By Abby Van Voorhees, MD, August 03, 2015
It probably won't surprise you to learn that I am a people person. Maybe it was because I grew up as a middle child, or my genetic make-up, but evaluations of me from the time I was in nursery school to the present day are always similar. As an affable four-year-old they basically stated that I “played well with others.” Want to play in the sand box? Okay with me so long as friends were going to be there.
Generally speaking we dermatologists do play well with others. It’s why we get a kick out of talking to our patients. For many of us, it is why we went into health care to begin with. However, in the playground of medicine there are some “big kids” that don’t necessarily play that way.
For much of my career, we in dermatology have been regularly irked by the “big kids” in the rest of the house of medicine. We viewed them as biting at our feet, trying to cut into our turf, and not appreciating our talents and needs. It didn’t help that the other branches of medicine were, in almost all cases, bigger and stronger than us, and therefore could be truly formidable adversaries. However, the issues we face in medicine now are ever more challenging. Our leadership has recognized this and has engaged the rest of medicine; we are reaping the benefits. We write this month about dermatology’s recent successes that have emerged from this collaboration. The most obvious is the SGR repeal, but this is only one of many. Working with others has helped us in the areas of narrowing networks, formulary transparency, patient safety, and telemedicine, to name a few. Getting others to see things our way is not always successful, and having the wisdom to know when to bend and when to stand alone is key, but working within the house of medicine has been a fairly fruitful path of late. So while we in derm need to remain steadfast, for example, in our commitment to fight pathology’s intrusion into our ability to read our slides or in our right to perform office-based surgery, it makes sense to me that joining with others is here to stay. Maybe it is time for many of us, myself included, to reconsider supporting the AMA as the next step...then our seat at the table would be even stronger.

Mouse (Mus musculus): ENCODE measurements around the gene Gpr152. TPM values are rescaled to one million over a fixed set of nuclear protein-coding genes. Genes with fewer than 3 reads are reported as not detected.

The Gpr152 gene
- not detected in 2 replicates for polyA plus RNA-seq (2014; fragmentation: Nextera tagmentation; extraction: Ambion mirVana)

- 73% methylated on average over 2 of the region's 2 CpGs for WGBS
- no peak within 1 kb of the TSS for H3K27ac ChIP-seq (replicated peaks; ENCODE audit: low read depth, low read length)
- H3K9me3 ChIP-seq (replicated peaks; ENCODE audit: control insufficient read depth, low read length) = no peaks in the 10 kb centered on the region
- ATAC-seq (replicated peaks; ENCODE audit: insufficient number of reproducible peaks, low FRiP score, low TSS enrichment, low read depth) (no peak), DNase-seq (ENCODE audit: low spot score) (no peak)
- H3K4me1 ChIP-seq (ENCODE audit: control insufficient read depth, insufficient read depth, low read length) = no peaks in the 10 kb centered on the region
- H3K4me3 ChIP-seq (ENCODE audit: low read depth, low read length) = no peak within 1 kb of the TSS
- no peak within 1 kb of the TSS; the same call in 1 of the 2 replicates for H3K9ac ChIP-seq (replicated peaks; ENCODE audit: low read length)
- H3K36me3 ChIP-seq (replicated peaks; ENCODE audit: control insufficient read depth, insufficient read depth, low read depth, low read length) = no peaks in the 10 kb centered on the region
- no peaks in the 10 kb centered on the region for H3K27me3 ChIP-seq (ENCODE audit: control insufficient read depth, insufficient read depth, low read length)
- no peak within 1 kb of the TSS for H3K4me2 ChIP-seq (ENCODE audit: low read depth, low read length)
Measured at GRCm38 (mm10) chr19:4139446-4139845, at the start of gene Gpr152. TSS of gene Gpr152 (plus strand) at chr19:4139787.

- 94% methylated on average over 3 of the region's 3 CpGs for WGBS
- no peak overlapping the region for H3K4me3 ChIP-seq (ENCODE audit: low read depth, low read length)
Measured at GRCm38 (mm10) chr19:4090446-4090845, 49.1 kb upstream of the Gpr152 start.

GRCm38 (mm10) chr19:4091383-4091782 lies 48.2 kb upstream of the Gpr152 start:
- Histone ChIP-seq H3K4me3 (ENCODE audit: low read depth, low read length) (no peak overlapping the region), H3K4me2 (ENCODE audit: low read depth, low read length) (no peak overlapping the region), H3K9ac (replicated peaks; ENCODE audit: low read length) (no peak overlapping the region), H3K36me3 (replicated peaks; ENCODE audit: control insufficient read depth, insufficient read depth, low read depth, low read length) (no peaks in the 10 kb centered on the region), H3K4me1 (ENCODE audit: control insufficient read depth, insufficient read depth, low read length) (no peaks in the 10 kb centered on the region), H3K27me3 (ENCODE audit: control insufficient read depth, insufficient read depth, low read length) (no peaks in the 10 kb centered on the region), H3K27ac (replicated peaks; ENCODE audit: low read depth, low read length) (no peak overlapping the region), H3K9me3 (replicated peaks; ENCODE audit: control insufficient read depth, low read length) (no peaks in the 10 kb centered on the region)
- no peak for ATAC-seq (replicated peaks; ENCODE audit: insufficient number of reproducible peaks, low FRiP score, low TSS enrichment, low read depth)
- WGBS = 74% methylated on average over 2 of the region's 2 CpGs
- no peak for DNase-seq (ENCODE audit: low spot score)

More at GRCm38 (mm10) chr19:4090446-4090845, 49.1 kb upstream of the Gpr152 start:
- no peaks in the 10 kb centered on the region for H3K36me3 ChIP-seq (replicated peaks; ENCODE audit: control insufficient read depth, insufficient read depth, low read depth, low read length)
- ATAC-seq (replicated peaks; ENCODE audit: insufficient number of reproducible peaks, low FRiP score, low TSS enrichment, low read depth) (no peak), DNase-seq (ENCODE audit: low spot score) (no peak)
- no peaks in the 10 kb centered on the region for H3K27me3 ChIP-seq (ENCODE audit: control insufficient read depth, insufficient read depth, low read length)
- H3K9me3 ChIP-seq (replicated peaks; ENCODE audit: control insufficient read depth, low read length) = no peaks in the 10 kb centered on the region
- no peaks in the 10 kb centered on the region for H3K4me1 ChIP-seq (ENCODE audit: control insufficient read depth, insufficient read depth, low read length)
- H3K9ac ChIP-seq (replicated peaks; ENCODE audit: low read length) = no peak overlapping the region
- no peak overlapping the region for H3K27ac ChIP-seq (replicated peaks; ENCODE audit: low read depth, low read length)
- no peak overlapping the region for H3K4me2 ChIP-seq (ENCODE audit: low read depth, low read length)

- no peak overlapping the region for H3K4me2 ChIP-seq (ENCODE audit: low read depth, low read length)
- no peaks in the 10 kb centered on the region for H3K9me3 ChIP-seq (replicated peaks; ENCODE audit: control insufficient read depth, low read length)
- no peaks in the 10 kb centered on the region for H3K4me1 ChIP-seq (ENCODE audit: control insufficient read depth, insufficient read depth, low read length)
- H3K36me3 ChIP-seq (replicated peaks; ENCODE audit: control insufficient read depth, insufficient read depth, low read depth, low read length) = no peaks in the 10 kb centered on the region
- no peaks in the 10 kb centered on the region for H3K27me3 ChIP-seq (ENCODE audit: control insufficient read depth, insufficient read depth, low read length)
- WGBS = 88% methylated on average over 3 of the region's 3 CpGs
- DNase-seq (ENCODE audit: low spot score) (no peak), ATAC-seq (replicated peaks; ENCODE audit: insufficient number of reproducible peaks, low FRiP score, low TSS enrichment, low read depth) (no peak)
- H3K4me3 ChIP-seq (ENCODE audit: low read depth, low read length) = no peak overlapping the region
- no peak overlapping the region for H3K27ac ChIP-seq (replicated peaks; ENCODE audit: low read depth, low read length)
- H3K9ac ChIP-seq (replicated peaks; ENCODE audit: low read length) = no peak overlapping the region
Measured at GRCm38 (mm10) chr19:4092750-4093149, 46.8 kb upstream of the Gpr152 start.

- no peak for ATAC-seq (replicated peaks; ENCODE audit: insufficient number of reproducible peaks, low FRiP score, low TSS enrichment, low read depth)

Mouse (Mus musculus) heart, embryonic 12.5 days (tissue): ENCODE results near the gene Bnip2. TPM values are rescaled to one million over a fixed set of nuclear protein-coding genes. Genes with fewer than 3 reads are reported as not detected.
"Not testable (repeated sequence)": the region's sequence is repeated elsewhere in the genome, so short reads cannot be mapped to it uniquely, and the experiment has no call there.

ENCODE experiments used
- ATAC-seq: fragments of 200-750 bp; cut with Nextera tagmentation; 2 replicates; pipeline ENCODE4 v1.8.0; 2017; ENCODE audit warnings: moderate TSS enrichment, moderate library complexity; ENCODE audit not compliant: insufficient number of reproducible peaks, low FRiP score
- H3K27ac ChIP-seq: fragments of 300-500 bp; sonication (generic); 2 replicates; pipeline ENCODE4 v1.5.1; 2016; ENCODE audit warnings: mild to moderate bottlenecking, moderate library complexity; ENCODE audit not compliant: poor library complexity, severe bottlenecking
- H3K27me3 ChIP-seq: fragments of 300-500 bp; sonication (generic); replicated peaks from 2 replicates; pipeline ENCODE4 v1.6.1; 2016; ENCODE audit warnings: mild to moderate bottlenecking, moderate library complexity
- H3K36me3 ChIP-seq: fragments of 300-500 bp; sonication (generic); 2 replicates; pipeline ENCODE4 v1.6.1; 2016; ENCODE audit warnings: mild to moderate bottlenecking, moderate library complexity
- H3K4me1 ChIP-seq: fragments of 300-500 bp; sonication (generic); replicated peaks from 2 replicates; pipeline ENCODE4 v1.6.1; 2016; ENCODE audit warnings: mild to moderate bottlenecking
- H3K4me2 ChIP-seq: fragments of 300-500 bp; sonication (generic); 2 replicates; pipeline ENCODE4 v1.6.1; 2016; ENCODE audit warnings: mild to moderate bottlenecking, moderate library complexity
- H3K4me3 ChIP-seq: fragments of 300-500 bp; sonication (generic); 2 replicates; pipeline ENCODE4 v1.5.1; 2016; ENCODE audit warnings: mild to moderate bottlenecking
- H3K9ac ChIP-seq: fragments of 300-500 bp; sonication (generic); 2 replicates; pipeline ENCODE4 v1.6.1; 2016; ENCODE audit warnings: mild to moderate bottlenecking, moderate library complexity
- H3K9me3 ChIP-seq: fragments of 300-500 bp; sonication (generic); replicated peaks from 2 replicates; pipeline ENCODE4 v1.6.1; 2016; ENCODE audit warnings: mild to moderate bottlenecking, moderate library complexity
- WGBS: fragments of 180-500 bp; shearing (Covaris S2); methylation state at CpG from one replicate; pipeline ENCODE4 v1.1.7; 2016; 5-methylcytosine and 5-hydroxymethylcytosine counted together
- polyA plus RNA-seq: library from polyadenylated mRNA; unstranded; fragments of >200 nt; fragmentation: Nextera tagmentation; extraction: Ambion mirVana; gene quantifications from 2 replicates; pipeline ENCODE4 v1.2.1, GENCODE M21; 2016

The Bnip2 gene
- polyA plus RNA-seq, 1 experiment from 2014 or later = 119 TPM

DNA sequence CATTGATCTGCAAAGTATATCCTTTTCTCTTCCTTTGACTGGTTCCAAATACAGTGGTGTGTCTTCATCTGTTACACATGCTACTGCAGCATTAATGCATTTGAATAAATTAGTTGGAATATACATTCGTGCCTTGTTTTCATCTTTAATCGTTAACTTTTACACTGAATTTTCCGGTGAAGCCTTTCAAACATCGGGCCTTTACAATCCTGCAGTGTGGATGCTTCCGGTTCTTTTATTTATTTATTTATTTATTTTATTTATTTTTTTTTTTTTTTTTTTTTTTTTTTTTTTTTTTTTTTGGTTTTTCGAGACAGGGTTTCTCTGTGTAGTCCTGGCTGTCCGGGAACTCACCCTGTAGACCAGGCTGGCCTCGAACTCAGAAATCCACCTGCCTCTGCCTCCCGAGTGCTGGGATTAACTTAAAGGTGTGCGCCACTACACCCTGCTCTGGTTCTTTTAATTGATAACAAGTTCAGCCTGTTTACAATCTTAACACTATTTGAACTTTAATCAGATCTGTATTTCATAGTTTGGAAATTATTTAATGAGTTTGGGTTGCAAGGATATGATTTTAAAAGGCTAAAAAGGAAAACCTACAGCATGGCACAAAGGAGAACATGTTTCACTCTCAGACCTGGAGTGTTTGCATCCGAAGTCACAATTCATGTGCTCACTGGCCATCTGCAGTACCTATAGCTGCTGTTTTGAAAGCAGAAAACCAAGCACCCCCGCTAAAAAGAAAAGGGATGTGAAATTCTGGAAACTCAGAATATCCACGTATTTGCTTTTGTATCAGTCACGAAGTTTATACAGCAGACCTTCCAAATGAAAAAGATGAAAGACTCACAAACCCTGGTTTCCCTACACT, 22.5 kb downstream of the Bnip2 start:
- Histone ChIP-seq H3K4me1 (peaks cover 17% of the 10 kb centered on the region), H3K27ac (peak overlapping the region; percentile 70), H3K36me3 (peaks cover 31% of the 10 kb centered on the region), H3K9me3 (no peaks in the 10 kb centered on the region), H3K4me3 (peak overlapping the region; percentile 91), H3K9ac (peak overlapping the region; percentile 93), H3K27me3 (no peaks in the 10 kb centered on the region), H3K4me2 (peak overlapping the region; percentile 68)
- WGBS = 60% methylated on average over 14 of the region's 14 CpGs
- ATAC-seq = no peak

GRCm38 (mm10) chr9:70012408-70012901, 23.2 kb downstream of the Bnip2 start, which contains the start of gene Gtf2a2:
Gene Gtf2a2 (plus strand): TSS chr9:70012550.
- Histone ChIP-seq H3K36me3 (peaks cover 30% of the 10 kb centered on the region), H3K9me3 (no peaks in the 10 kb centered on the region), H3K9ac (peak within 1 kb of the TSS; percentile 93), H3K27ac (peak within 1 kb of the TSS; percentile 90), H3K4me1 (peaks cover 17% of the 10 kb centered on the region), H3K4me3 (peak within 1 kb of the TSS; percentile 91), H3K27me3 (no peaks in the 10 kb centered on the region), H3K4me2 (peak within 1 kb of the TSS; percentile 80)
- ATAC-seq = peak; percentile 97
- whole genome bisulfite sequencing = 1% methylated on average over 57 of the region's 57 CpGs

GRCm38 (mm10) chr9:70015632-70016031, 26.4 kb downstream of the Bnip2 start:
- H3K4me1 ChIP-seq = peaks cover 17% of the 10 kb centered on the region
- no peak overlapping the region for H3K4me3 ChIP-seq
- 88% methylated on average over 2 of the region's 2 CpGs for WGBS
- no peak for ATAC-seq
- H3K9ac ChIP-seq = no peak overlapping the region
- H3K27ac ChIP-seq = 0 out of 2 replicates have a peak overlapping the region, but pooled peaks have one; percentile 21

The over-usage of antibiotics is a national public health concern, and it is having an impact in dermatology. We write about the need to change the acne paradigm in this month’s issue. Resistance to tetracycline antibiotics has grown hugely. When I was a resident we were predicting that these medications would become less useful as resistance developed like it had with erythromycin, but we kept prescribing anyway. I think that we were convinced that antibiotics were still the safest and most effective option for the patient in front of us. However, the new acne guidelines, which are about to be published, will shift this treatment paradigm for our patients. While oral antibiotics will not go away, hormonal therapies such as spironolactone and OCPs have become increasingly important. You’ll also want to read about the need to get patients using topicals such as tretinoin, dapsone, and benzoyl peroxide for maintenance therapy to prevent further antibiotic resistance. It is a big deal when one of our most common diseases shifts its recommendations for care. Benzoyl peroxide, I guess, just plays well with others, and that is a paradigm that I find easy to embrace. Granted: I like things that way.
Wish I had more space to highlight some other pieces in this month’s magazine — wrong-site surgery is a must-read as is the one on how to create a patient-friendly bill. Too little time and space for my musings, but trust that you will enjoy your reading.